In response, the US government persuaded the Thai government not only to drop its plans for compulsory licensing of DDL, but also to change its patent and trade laws to outlaw compulsory licensing altogether. It threatened to reduce Thailand's access to the US market for its jewellery exports, one of Thailand's major sources of foreign exchange, while at the same time offering to cut tariffs on Thai jewellery and wood products entering the US market.
This was in spite of the fact that the US government does not even have patent rights on DDL in Thailand.
The US government is employing a similar tactic, according to the study, in South Africa - pressured by the pharmaceutical lobby. More than three million people - 16% of the population - are HIV- positive in South Africa, including one-quarter of pregnant women in the poorest provinces.
Here, the price of anti-HIV drug treatment as set by companies such as Bristol-Myeres Squibb would amount to almost 40% of an average worker's salary. In 1997, South Africa amended its national legislation to allow compulsory licensing of patented AIDS drugs so that local companies could make and sell cheaper generic versions.
Yet, implementation of the legislation has been suspended until a challenge lodged by some 40 drug companies with the South African courts is resolved. In the meantime, the US has put a wide range of trade sanctions on South Africa, including denying it tariff relief on certain exports.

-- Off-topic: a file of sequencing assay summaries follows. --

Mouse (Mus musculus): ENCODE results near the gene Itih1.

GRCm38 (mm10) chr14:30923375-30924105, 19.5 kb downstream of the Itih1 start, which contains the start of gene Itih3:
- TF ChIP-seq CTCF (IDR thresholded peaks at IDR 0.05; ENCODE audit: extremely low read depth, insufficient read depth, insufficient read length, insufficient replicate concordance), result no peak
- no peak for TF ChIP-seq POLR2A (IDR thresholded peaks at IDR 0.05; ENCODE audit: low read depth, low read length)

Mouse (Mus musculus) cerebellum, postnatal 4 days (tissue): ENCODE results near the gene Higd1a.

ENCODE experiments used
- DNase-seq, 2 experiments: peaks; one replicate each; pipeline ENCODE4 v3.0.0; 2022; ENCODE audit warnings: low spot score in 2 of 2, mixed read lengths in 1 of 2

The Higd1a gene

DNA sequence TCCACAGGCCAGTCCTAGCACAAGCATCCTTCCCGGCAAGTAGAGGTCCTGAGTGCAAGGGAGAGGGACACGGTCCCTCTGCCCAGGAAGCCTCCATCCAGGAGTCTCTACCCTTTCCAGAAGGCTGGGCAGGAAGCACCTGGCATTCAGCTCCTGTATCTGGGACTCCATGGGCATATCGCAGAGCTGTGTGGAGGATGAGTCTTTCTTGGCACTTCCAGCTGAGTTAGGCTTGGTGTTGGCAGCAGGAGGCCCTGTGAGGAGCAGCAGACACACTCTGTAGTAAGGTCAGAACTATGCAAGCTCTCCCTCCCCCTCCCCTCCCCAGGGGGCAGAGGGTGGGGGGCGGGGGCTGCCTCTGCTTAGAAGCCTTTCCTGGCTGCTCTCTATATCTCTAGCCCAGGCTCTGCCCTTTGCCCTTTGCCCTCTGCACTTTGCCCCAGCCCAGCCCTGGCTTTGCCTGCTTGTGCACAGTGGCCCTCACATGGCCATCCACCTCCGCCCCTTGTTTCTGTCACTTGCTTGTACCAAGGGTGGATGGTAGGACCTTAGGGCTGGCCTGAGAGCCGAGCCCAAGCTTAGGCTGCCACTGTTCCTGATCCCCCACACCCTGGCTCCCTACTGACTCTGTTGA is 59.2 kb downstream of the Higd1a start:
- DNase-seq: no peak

The irony, says the study, is that lowering prices in the South would not be serious threat to either the profits or the research and development funding of the large Northern pharmaceutical companies, given that it could only increase sales income from the South and that the bulk of income of drug transnationals will continue to come from the North.
The study adds that laboratories such as the Oregon Regional Primate Centre in the US are desperate to clone genetically identical sets of rhesus monkeys, which unlike mice, can develop AIDs and could become genetically-identical control test animals.
"We are working really hard to make it happen in any way we can," says researcher Tana Domino.
However, even this determined effort to exploit genetic technologies for the public good is unlikely to benefit more than 5% of the world's HIV-positive people if current disputes are anything to go by, the study says.
It affirms that commercial interests, backed by US government bullying, may well prevent these benefits from reaching the rest. (SUNS4541)
The above article first appeared in the South-North Development Monitor (SUNS) of which Chakravarthi Raghavan is the Chief Editor.